Council members also beefed up the police force by agreeing to add a fourth officer to provide 24-hour patrols within the city, approving spending up to $12,000 for a chief’s vehicle and rehabilitating the building inhabited by the police department to provide a secure area to hold court.
Funds for renovating the building for court have been accumulating in a mandated building security fund that has nothing to do with the city budget. The fund is fueled from a variety of sources and totals $9,600, Sanders reported. The building needs electrical upgrades and modifications to make it compliant with the Americans with Disability Act, in addition to other security considerations, council members heard.
The 2012 fiscal year budget planned for a fourth full-time officer and a part-time officer, Sanders added. “The budget can handle it,” she said. Chief Tucker outlined a hiring process that includes posting the opening with The Municipal League, doing a thorough background check of applicants, and a review board to make three unanimous recommendations. One of the four board members will be the police department sergeant, he added.
The chief will choose one of the three based on interviews with the applicants, he said. “I feel we could get a quality officer in this way,” he added. He also mentioned that his Reserve Officers would also be qualified to apply. The chief would put his choice under contract, with the standard three-month probationary period, at which point the council would be asked to ratify the department’s newest hire.
“I’d like to hire someone no later than by the next council meeting,” Tucker said. As part of his report, Tucker mentioned a rising number of burglaries and reports of prowlers late at night, when the city hasn’t been covered by a patrol officer.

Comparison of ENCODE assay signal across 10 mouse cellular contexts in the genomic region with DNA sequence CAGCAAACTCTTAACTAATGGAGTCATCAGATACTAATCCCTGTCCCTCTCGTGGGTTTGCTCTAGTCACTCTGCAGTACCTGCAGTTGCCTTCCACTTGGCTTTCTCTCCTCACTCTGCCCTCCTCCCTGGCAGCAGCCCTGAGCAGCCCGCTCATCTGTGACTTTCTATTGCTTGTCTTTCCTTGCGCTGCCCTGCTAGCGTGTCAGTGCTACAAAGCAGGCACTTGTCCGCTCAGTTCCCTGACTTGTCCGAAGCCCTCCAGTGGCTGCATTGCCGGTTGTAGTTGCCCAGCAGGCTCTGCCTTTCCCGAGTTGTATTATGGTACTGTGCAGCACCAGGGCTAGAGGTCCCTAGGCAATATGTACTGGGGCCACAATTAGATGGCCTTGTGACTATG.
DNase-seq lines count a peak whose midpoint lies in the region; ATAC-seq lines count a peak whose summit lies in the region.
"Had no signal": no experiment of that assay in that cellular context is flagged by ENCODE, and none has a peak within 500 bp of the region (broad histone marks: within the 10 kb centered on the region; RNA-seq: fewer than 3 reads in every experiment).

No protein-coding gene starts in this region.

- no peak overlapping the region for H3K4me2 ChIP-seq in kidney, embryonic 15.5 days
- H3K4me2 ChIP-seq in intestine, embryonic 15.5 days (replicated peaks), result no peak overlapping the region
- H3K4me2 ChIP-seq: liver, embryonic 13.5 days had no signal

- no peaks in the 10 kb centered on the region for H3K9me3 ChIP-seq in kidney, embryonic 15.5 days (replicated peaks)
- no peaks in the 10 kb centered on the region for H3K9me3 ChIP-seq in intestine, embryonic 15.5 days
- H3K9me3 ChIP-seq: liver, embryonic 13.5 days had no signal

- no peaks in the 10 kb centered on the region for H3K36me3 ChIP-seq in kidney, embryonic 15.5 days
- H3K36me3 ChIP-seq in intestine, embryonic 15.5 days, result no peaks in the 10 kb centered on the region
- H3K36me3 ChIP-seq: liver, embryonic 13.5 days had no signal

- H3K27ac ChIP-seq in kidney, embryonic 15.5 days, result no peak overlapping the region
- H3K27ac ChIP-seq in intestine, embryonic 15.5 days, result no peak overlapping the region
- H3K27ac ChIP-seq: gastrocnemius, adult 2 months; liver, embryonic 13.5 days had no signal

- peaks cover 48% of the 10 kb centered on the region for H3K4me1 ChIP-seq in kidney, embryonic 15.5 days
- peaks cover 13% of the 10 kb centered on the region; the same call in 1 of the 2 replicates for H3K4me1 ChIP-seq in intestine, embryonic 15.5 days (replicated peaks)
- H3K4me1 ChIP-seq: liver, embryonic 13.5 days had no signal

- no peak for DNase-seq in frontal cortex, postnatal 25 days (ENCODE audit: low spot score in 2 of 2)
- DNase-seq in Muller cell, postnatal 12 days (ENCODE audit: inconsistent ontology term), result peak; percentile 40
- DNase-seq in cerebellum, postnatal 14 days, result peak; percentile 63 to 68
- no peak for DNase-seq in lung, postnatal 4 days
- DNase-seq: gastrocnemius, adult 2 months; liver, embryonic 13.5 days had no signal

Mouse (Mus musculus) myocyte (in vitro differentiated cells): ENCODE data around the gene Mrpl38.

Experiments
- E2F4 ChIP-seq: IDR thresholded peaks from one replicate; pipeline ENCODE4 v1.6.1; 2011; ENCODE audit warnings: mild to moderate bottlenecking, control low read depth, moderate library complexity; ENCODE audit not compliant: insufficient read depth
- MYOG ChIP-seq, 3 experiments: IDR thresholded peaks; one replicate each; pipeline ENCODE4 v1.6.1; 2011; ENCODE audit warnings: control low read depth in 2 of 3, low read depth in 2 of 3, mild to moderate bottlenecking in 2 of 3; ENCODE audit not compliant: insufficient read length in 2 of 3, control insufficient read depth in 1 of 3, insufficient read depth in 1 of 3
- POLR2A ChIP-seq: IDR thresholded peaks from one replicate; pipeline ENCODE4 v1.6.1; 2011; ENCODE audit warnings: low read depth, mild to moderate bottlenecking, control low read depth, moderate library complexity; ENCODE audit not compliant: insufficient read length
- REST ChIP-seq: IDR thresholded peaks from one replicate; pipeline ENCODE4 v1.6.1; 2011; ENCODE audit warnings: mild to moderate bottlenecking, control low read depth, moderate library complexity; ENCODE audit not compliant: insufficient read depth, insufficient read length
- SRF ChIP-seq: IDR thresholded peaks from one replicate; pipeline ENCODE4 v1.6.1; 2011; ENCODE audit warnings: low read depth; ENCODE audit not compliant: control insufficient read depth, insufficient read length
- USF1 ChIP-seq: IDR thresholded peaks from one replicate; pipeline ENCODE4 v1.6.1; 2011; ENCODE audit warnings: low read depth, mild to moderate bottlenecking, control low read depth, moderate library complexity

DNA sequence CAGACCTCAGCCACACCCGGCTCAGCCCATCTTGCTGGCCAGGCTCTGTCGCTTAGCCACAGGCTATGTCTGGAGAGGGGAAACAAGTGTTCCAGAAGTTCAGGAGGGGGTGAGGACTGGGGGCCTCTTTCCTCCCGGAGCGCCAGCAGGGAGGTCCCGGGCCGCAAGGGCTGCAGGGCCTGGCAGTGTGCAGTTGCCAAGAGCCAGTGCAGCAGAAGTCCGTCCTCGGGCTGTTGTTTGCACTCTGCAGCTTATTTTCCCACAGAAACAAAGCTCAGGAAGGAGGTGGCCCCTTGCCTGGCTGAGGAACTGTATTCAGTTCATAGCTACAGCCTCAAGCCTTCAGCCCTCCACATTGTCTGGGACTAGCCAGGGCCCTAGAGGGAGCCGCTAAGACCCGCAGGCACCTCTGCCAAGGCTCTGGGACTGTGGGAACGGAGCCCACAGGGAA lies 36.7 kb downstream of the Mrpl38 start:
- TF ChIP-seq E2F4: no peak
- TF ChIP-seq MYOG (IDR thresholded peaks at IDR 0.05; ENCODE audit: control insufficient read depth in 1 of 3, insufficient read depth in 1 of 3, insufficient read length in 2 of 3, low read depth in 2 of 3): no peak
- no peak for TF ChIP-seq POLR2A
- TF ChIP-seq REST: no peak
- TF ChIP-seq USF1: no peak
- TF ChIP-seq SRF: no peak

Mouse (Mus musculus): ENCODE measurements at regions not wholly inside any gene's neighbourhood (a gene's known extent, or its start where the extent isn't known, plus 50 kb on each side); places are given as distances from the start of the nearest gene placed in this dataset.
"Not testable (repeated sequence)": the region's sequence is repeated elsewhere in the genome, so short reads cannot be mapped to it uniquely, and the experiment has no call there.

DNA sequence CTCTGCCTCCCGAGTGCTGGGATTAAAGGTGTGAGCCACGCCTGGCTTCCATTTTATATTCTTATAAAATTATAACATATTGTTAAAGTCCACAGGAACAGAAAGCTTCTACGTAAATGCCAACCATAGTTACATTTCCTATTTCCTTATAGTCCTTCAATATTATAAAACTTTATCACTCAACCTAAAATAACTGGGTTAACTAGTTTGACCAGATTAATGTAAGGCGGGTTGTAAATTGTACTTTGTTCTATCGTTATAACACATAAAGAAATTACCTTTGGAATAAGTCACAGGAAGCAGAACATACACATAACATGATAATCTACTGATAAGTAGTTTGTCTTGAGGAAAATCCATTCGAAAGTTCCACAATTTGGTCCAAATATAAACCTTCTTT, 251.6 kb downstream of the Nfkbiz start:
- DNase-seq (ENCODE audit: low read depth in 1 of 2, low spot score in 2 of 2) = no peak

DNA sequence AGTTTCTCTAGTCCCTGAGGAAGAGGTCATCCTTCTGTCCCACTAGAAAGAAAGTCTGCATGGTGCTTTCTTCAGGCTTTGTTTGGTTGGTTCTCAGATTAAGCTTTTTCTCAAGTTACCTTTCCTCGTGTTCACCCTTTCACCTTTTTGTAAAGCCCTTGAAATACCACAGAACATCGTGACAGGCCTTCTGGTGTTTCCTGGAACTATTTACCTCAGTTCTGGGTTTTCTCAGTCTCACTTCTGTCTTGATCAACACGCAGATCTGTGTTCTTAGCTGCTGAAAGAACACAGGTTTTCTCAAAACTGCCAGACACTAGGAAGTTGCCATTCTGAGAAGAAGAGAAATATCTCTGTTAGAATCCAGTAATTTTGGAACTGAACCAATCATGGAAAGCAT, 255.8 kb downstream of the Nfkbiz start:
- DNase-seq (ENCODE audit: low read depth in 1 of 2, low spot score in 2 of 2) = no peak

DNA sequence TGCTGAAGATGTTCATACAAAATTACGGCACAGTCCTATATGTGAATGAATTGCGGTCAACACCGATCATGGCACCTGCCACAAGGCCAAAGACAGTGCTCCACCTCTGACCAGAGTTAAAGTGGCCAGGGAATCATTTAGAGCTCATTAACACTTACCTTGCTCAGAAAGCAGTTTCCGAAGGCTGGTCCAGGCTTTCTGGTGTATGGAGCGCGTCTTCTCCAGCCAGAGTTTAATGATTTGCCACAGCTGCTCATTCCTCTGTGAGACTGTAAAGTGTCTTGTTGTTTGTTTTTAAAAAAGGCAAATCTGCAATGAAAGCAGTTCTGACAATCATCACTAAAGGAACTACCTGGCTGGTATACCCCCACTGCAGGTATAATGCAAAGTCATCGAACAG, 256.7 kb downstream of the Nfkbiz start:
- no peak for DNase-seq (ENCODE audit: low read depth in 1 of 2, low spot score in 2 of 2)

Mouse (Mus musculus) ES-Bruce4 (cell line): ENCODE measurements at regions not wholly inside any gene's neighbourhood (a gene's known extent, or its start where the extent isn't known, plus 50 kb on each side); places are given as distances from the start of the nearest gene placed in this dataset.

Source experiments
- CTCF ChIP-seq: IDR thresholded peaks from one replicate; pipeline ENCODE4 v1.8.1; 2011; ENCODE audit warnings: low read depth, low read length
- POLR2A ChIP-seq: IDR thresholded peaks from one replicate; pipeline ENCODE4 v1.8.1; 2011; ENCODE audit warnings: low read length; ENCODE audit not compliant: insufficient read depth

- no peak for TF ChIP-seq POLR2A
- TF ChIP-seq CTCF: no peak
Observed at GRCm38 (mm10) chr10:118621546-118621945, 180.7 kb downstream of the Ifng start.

As for the purchase of a chief’s vehicle, the current 2003 Chevy Trailblazer has become inadequate, Tucker said. “I’d like to sell it to the water department for its Blue Book value of $5,000 and use that to purchase another car with less mileage that could also act as a backup to a patrol car, when needed,” he said.
The Trailblazer has 120,000 miles on it and is no good as a pursuit vehicle any longer, he added. Utility director Gene Burns said his department could use another vehicle to increase productivity and to be used to transport stray animals to the animal shelter in Tool. “It’s nice that it already has a light bar on it too, just need to switch out the red for an amber light,” Burns said.
The council saw the idea as a win-win proposition and unanimously approved the action, adding a $12,000 ceiling on the purchase of another used vehicle for the police department.
In other business, council members:
• agreed to keep its elections in May as is and pay the extra $800 in even-numbered years to lease voting equipment from a source other than the county. Henderson County has informed the city and local school boards that due to a change in federal and state voting rules regarding timing, it could no longer guarantee that it would have equipment available for lease in even-numbered years. This lines up with similar action taken by Eustace ISD, who is mandated by law to share voting staff and equipment with the municipality within the district, Sanders noted.
• accepted recommendations from the utility director to increase the water tap fees on one- and two-inch lines that more closely reflect actual costs. Until now, water taps of any size were generally billed at $800 a tap, Burns said. “However, at that price we’re losing $400 on every larger-size tap,” he said. New fees are set at $1,200 for one-inch taps and $1,500 for two-inch water taps.
• reappointed the current members of the Board of Adjusters to make recommendations regarding variances to zoning and building requirements.
• learned that as long as the city is paying down a low-interest government loan backed by property tax as collateral, they are unable to grant de-annexations. The city has at least one USDA loan of about $500,000, Sanders said. Marla Swann of 12300 N. Holland had submitted a de-annexation request.